Blogging is a lot of work! There are about a million tiny details that have to be completed for each and every post. There’s also the site to maintain, social media channels to post on and newsletters to send out on a regular basis so that your readers don’t forget who the heck you are. Oh, and you have to create valuable and truly helpful content if you actually want those readers to stick around. Everything about blogging requires a good amount of time, creativity and emotion.

The other big problem that I was experiencing is that I was getting blogging advice from bloggers whose primary focus was to make money. During this time (and still currently) most of the blogging advice came from bloggers who blog about making money by blogging to teach other bloggers how to make money by blogging. Huh?!  These are people who have probably never even touched a chicken in real life! I was listening to people who were totally un-relatable to me and the entire purpose of my blog!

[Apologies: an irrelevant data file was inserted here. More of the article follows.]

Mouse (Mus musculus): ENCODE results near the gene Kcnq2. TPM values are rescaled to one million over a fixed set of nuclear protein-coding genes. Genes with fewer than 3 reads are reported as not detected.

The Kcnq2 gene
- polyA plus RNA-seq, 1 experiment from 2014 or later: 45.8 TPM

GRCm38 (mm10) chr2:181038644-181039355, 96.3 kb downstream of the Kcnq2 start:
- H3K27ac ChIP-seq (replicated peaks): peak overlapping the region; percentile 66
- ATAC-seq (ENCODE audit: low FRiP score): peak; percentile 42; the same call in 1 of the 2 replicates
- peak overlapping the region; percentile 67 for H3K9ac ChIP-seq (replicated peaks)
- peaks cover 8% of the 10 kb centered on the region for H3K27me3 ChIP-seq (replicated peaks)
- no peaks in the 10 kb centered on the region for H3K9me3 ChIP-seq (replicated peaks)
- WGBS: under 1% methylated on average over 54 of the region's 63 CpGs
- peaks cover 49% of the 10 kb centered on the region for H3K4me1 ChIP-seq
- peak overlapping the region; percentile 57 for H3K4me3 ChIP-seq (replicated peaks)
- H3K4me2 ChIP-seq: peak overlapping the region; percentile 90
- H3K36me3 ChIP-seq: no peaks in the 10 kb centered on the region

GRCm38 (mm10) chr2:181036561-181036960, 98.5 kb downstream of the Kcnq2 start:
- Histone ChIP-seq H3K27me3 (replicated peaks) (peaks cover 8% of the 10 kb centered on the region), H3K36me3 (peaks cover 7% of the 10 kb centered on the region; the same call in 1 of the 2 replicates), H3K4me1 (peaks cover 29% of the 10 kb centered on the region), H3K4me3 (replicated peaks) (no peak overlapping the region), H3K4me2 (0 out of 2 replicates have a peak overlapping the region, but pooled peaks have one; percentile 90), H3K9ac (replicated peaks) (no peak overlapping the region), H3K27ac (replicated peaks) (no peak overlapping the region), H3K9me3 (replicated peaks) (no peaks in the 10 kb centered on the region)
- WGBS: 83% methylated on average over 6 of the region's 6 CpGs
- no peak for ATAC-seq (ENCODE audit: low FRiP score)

Similarly, we had no idea what we were doing as homesteaders. We grew up in the country and have professional and educational backgrounds in caring for animals, but a lot of things were completely new to us! It was hard. Trees and plants died. Animals died. And that bramble bush from hell just kept growing back! We struggled to balance the homestead and work full-time. We also had no support system. At the time, “Homesteading” was still a very foreign term to most and there weren’t as many resources as there are now.

I was burning out quickly.

Blogging about homesteading wasn't what I expected it to be! After two years, I've learned a lot!


And then, I almost quit writing the blog.

Why? Because blogging for money wasn’t fun. I was burned out on blogging and I was starting to feel like a homesteading failure as well.

But then, something wonderful happened: I fell in love with my readers.

A few readers reached out to me and genuinely thanked me. ME. The person who thought I was doing everything wrong! I was so taken aback! How could anyone like the blog?! I didn’t even like the blog at the time! That’s when it all started to click: the money (or lack of money) didn’t make the blog successful or unsuccessful.

I was helping people!